Hawkwind - "Sonic Assassins"
by Ian Abrahams (SAF Publishing 2004, ISBN 0 946719 69 1)
From Aural Innovations #30 (February 2005)
Ian Abrahams' recently published Hawkwind biography - Sonic Assassins - traces the bands history from Dave Brock's passion for jazz and blues, busking in London in the 60's (at one time as a duo with Eric Clapton), to his developing interest experimental electronica, the formation and evolution of Hawkwind, and concluding with the current state of the band, which at the time of this writing is still waiting for a new album during the longest period since the previous release in the bands history.
Abrahams begins the book with a focus on founding member Dave Brock, and does a good job of describing Brock's experiences in the emerging 60's British rock scene, which is always fun to read about. What's interesting is that though Brock was very much in that scene, we learn that he went a different route, traveling around Europe as a busking musician, an early indication of the less traditional and underground pathes that Hawkwind would be noted for throughout their history.
The strength of the book is Abrahams' deft handling of Hawkwind's musical evolution, the convoluted parade of musicians that made their mark - some large, some insignificant - on the Hawkwind saga, and the choices, events and chances of fate that made them the encyclopedic definition of an "underground" band, their role as a "people's band" and proponents of free gigs.
In tracking the bands musical development, Abrahams details the role of electronics in the music, and notes how, in contrast to Pink Floyd or Jimi Hendrix, that surveying the principal elements of the Germanic rock scene of the mid-60's gives a better clue to the components of the early time of Hawkwind. And we get a good feel for the bands move toward blending music, spoken word, dance, performance art and science fiction theater, the sci fi themed lyrics and poetry of Michael Moorcock and Robert Calvert being key ingredients in this regard.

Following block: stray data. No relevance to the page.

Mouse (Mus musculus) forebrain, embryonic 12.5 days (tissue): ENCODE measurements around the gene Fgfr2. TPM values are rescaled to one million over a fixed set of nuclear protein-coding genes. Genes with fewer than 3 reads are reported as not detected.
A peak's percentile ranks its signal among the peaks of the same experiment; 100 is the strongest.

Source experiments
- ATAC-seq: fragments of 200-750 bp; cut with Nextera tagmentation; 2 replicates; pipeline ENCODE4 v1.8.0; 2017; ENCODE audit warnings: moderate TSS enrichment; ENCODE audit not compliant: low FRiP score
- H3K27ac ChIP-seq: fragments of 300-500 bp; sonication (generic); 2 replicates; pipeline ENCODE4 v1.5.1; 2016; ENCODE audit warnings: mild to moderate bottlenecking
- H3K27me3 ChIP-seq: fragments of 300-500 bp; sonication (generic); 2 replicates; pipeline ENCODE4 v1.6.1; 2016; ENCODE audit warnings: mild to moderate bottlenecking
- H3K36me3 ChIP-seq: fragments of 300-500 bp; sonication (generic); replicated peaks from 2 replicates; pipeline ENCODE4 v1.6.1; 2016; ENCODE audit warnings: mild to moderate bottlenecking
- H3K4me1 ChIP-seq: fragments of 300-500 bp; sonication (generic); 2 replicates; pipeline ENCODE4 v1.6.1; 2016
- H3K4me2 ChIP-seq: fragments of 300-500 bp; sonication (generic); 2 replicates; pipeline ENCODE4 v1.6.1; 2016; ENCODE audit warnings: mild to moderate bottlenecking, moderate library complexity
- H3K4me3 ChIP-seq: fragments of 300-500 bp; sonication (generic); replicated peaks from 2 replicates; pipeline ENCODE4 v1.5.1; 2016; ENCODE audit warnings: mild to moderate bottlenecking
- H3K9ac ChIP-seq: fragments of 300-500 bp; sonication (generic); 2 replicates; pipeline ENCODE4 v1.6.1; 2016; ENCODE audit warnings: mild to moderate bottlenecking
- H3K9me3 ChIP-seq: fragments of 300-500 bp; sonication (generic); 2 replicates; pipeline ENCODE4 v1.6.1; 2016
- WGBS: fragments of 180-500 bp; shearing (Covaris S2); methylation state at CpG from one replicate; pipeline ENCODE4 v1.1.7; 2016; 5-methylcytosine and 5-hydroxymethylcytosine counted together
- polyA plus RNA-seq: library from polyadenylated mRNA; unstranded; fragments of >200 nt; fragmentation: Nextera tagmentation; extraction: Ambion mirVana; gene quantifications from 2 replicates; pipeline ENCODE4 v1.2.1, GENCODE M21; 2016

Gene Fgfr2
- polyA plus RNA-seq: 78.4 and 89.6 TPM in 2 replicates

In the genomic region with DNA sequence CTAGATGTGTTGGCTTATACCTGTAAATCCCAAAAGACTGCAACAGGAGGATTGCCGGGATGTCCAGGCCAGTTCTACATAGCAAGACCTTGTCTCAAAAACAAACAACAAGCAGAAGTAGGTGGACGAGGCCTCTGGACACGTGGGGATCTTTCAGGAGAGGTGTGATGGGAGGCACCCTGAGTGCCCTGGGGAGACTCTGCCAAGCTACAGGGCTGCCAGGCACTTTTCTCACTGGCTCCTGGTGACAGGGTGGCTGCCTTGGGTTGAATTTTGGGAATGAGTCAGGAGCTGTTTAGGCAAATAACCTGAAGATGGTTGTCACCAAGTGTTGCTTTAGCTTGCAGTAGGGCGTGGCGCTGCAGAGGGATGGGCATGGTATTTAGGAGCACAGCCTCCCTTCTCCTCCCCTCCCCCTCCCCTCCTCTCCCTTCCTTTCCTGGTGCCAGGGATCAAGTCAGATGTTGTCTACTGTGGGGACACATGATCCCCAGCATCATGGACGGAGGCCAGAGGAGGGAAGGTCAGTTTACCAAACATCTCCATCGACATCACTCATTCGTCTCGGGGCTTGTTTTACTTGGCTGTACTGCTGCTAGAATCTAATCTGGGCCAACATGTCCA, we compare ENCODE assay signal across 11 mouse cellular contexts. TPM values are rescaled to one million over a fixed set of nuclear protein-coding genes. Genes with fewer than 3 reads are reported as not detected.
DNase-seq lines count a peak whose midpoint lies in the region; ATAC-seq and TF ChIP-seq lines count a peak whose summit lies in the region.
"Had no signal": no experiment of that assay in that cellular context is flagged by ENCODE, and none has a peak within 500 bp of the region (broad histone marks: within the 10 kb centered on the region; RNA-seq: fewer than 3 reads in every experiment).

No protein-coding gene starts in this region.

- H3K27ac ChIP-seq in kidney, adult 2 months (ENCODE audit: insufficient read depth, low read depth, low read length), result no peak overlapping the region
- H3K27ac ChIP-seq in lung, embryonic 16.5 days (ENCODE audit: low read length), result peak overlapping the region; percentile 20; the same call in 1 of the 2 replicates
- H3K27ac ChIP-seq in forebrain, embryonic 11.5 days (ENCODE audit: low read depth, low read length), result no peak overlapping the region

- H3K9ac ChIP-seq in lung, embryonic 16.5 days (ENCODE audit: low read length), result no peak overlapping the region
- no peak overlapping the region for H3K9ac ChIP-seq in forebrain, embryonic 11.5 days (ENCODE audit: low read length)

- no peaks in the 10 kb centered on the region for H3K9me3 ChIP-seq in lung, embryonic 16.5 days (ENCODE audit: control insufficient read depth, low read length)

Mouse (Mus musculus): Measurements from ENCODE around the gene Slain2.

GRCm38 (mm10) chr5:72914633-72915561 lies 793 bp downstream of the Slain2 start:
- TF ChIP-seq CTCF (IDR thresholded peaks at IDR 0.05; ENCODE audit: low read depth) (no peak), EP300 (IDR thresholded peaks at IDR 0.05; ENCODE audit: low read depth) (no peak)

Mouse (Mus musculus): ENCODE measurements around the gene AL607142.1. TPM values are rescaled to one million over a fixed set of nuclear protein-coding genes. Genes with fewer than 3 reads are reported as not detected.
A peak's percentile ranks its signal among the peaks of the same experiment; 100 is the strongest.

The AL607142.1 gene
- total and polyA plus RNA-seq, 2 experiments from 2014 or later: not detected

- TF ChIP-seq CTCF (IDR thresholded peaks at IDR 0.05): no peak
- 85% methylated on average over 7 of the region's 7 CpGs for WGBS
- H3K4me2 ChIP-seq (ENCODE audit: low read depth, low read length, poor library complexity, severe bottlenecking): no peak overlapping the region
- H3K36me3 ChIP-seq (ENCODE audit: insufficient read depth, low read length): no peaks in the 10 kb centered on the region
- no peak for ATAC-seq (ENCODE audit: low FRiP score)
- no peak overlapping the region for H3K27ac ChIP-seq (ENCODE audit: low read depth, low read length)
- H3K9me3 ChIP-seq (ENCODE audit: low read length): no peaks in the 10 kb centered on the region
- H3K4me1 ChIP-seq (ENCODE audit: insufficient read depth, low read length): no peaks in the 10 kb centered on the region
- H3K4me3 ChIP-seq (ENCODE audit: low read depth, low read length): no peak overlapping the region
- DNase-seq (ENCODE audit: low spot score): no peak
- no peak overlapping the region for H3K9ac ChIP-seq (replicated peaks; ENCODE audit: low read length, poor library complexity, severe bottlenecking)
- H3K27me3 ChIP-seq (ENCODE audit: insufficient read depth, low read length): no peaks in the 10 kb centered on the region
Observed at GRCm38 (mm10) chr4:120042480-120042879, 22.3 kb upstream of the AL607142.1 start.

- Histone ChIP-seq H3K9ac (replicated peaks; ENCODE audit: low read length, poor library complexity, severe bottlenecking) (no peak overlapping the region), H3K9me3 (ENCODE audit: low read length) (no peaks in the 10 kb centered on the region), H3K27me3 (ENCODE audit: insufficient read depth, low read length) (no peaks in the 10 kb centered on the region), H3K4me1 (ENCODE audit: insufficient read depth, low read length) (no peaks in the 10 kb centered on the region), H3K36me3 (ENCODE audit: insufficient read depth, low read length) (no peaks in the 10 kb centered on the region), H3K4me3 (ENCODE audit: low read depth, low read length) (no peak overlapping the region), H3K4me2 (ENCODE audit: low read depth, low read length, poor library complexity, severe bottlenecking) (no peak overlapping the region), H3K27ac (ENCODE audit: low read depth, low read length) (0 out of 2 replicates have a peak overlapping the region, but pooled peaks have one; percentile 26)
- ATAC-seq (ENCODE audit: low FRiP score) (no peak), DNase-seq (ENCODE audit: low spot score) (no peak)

Abrahams takes us systematically through the years... each album, personnel changes, changes in the music. And on the journey one can't help but be amazed by the musical evolution. Early comparisons to German Krautrock á la Amon Düül later find the band occupying their own unique place in the punk realm, something that was less than apparent to everyone at the time. Abrahams notes how the dominance of punk and new wave in the late 70's were problematic for the band, and the journalists of NME, Melody Maker and Sounds were ready to discard Hawkwind as another aging rock dinosaur outfit, grouped with ELP, Genesis and Pink Floyd. This was ironic, because there were many prime movers in the punk arena that were ready and willing to acknowledge Hawkwind's collectivist approach and political ethics as a starting point in their own musical education. And to be sure, punk luminaries as large as Johnny Rotten and Jello Biafra have spoken to the role that Hawkwind played in their own musical discovery.